The Effects of Sleep Deprivation

With finals just around the corner, I’ve found myself going through the day like a zombie. The heavy bags under my eyes, the relentless yawns, and the loss of motivation are becoming a permanent characteristic of mine. I have even been accused of being “crabby”. Just from those signs alone, any person can tell me that I am sleep deprived.

Sleep deprivation is actually very common among college students. In fact, 73 percent of college students seem to have problems sleeping. I always hear my peers talking about “pulling all nighters” before an assignment is due or being out all weekend. With this in mind, it isn’t very surprising how common sleep deprivation is among college students. Sleep deprivation occurs in college students because of bad sleeping habits, consumption of alcohol or caffeine/energy drinks, use of stimulants, and use of technology before bed. So, why is sleep deprivation a bad thing?

There are many consequences to sleep deprivation. One study found that college students are missing the last two cycles of REM (Rapid Eye Movement) sleep. REM sleep occurs every 90-120 minutes and happens about four to five times in a night. It is often called the dreaming period.  Another sign I often see in myself is poor emotion regulation. When I don’t get enough sleep, I find myself getting frustrated or upset for the most miniscule things. Sleep is an emotional regulator. Sleep deprivation has actually been found to worsen moods, increase irritability, lower emotional intelligence, and more. Through neuroimaging of the brain, one study found that sleep deprivation enhanced activity in the amygdala (the part of the brain responsible for emotions).

Interestingly, the way emotions are expressed after sleep deprivation is also affected. For example, researchers have found that that after being sleep-deprived, participants used fewer words specifically, they expressed less positive affect in their speech and more negative affect. Not only that, but their facial expressions seem to be more sad and exhausted. Examples include the signs I described earlier including the bags under my eyes.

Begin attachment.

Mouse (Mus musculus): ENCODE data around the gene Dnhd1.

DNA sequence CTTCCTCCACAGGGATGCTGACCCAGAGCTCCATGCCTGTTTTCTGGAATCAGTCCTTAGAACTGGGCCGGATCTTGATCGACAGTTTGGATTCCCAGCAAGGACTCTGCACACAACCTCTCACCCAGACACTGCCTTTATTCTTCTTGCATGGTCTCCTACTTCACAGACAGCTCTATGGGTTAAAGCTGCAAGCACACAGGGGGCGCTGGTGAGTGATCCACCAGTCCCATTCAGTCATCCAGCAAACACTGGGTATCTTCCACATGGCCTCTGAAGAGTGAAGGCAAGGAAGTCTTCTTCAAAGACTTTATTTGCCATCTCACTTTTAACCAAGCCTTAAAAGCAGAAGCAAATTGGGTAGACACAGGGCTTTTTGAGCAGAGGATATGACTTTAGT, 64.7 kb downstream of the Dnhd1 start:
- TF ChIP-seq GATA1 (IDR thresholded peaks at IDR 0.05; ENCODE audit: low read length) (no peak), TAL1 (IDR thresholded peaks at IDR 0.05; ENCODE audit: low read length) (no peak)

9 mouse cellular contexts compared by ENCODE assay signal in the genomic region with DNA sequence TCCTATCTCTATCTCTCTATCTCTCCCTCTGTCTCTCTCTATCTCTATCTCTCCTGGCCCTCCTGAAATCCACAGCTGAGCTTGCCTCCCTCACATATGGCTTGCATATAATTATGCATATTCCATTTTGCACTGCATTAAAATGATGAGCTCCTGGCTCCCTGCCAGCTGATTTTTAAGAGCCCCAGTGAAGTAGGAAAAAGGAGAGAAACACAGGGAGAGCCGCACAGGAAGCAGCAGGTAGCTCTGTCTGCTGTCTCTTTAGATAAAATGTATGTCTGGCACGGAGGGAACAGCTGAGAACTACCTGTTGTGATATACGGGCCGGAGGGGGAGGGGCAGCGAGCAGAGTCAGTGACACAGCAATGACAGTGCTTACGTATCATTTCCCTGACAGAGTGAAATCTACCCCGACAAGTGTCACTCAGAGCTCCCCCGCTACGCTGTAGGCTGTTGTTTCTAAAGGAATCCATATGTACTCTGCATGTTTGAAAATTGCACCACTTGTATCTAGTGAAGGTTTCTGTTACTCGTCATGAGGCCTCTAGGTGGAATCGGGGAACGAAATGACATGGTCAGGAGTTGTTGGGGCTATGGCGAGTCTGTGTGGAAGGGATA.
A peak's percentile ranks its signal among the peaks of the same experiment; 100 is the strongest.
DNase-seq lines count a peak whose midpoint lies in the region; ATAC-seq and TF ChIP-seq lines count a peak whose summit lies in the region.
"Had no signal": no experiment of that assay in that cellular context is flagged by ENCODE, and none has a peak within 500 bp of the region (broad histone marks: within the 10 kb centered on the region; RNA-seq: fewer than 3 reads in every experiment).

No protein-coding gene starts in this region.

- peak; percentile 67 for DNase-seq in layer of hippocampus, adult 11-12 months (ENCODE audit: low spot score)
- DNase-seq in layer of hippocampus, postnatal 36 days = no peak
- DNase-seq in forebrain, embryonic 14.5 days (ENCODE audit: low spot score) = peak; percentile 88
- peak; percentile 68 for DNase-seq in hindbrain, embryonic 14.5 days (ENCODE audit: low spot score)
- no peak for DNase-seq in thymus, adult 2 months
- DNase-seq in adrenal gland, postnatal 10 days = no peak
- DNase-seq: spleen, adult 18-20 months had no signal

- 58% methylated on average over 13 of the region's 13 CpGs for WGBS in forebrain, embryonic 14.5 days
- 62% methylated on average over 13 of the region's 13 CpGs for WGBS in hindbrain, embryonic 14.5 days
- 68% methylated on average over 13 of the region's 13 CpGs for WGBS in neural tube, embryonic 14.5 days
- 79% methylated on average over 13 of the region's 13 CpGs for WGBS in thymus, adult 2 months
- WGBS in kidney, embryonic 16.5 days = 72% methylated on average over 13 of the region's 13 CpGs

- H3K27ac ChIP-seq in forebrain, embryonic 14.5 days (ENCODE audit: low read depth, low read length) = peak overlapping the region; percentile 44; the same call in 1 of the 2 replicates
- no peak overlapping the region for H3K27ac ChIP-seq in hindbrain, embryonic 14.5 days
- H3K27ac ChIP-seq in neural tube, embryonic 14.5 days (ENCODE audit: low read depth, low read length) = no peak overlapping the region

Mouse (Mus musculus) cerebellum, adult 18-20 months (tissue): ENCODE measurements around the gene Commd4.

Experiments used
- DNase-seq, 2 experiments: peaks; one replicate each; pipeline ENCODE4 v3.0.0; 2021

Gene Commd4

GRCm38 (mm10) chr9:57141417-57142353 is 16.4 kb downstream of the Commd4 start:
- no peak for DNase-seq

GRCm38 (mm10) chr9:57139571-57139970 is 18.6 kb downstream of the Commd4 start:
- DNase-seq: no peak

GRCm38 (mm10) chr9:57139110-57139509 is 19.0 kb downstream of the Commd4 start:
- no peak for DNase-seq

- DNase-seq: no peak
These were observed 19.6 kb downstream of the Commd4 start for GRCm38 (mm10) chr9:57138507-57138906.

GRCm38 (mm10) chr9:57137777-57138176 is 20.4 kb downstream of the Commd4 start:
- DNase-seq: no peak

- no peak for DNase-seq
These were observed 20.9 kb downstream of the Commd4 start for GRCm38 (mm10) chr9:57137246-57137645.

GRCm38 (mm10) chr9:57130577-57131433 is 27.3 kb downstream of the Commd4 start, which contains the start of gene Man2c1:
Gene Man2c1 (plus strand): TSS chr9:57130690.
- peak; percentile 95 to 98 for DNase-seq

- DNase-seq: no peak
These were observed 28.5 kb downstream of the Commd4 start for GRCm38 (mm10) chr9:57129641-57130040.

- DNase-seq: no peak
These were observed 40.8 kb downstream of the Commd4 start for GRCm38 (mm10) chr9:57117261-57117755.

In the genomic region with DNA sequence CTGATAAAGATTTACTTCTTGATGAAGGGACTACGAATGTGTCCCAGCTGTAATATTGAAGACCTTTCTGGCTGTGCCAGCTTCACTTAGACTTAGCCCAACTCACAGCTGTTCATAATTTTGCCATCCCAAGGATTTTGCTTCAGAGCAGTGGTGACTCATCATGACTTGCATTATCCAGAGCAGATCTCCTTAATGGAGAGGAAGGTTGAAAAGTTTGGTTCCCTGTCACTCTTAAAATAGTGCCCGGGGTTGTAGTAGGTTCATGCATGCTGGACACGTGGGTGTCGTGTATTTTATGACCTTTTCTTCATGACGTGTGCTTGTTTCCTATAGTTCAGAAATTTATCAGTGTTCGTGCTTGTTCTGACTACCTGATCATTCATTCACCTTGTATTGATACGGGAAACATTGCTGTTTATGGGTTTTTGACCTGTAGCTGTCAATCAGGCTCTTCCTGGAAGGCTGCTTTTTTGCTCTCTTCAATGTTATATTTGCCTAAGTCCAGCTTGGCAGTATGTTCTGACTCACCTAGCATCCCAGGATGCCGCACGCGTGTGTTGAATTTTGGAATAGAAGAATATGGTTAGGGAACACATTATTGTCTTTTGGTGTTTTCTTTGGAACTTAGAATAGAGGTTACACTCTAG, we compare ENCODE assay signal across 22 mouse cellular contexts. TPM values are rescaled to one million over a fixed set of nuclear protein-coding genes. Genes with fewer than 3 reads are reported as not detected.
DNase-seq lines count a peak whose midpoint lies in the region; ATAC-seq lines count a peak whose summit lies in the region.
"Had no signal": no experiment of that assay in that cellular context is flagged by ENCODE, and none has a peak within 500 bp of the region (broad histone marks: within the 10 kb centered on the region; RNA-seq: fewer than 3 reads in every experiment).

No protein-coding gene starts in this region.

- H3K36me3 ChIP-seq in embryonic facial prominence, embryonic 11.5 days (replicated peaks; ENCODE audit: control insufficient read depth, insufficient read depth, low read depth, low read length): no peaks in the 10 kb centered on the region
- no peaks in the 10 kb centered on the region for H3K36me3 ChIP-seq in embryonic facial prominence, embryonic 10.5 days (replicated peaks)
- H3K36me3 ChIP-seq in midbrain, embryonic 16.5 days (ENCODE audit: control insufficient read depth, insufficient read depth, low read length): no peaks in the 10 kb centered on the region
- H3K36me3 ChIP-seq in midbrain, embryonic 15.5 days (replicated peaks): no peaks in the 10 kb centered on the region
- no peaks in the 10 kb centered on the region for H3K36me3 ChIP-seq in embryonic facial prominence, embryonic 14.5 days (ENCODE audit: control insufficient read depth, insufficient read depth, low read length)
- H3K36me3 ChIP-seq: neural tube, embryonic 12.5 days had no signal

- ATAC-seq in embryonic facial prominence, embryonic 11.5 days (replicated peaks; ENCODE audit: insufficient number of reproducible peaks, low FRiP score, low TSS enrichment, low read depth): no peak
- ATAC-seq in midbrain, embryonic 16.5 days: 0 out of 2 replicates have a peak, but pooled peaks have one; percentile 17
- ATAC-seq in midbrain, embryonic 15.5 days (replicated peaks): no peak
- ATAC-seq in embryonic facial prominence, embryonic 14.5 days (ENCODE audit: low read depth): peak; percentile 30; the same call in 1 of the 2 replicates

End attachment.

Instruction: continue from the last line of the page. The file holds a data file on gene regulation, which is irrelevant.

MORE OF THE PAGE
Sleep loss is a prevalent issue that seems to affect some of the most important aspects in our everyday lives. So, how can we improve our sleep patterns? According to the National Sleep Foundation, some tips to improve our sleep quality are to stick to a consistent sleep schedule, participating in a relaxing sleep ritual before sleeping, avoiding naps, exercising, avoid heavy meals before sleeping, etc. Just being consistent in these few areas can improve your sleep quality and, therefore, make a big difference in your life. The benefits include better memory, clearer thinking, stronger immunity, better health, and so much more. I often find it hard to get enough sleep with so many items on my daily schedule, but just avoiding heavy meals or the use of technology before bed can make a huge difference.

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Undergraduate research assistant and blogger for the moral communities project.**The opinions and views expressed are my own and do not reflect the official positions of The Moral Communities Project or its funders.

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